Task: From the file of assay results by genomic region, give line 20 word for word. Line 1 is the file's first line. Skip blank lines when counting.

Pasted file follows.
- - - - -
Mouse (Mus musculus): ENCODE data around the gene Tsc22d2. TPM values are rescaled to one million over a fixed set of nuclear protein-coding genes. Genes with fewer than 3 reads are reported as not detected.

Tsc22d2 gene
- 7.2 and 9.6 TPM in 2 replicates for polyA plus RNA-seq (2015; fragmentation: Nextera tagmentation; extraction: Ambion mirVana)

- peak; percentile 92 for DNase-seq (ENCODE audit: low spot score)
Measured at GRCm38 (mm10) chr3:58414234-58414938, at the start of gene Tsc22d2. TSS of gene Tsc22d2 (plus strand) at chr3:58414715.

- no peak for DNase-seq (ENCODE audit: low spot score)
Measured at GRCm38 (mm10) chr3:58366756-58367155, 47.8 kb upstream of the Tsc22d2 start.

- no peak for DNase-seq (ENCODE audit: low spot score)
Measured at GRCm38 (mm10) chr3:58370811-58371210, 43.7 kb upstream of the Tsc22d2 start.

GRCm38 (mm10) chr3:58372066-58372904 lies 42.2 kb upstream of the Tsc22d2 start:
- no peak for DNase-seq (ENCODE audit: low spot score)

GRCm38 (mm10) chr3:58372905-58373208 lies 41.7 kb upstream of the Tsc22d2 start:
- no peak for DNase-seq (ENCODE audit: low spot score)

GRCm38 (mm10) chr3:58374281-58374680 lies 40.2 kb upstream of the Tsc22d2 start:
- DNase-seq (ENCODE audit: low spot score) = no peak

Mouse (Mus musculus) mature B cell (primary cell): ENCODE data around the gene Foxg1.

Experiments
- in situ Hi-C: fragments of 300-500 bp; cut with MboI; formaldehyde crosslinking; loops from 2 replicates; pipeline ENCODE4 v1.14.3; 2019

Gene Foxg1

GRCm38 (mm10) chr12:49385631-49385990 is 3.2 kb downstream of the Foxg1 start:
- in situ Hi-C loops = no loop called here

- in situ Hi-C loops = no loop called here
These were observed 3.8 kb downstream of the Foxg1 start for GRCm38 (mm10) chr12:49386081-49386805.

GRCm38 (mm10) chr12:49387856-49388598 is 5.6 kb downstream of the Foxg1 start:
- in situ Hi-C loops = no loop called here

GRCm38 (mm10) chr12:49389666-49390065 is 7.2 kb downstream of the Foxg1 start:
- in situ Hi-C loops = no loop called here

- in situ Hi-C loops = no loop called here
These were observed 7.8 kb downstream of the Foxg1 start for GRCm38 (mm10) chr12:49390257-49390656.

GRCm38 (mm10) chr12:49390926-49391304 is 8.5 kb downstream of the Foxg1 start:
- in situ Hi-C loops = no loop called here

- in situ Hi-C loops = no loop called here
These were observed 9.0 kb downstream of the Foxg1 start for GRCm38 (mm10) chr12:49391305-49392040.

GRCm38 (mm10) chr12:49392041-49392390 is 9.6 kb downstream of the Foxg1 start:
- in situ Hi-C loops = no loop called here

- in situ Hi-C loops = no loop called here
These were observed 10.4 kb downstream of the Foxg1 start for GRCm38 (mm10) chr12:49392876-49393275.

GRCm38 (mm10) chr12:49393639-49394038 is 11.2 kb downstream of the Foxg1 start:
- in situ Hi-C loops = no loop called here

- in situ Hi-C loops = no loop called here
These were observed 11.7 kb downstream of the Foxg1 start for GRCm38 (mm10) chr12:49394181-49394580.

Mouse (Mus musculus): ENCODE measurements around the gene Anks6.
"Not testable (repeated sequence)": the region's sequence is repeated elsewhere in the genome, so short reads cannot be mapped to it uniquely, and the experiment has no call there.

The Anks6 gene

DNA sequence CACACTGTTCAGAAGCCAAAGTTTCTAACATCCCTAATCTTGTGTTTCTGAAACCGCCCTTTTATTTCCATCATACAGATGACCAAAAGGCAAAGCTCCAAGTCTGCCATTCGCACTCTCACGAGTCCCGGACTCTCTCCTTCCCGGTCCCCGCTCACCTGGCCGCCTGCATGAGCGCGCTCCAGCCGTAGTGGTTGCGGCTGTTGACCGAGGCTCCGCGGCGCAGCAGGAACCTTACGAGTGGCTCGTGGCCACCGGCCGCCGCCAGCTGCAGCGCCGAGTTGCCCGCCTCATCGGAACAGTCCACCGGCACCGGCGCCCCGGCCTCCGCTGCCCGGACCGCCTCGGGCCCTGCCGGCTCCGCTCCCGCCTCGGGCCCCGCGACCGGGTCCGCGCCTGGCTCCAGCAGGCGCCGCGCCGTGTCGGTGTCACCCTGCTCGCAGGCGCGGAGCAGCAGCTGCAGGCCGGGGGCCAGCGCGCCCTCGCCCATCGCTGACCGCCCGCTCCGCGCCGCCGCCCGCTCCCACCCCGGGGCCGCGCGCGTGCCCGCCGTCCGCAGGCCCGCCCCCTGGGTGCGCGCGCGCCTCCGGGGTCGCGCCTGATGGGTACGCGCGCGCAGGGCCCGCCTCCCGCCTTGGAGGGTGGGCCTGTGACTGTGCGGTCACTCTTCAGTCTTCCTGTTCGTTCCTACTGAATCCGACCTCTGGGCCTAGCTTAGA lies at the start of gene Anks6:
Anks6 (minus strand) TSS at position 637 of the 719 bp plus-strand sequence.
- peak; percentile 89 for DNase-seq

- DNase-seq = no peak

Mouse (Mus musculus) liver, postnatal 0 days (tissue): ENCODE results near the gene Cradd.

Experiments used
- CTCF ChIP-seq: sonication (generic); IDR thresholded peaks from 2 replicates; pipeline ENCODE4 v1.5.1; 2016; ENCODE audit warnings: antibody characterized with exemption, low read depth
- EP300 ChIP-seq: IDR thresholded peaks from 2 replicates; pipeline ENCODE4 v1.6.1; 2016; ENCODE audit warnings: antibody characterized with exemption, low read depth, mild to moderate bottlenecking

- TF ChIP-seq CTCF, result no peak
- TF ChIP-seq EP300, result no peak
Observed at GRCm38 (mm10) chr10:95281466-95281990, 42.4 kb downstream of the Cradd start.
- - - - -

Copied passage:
GRCm38 (mm10) chr12:49385631-49385990 is 3.2 kb downstream of the Foxg1 start: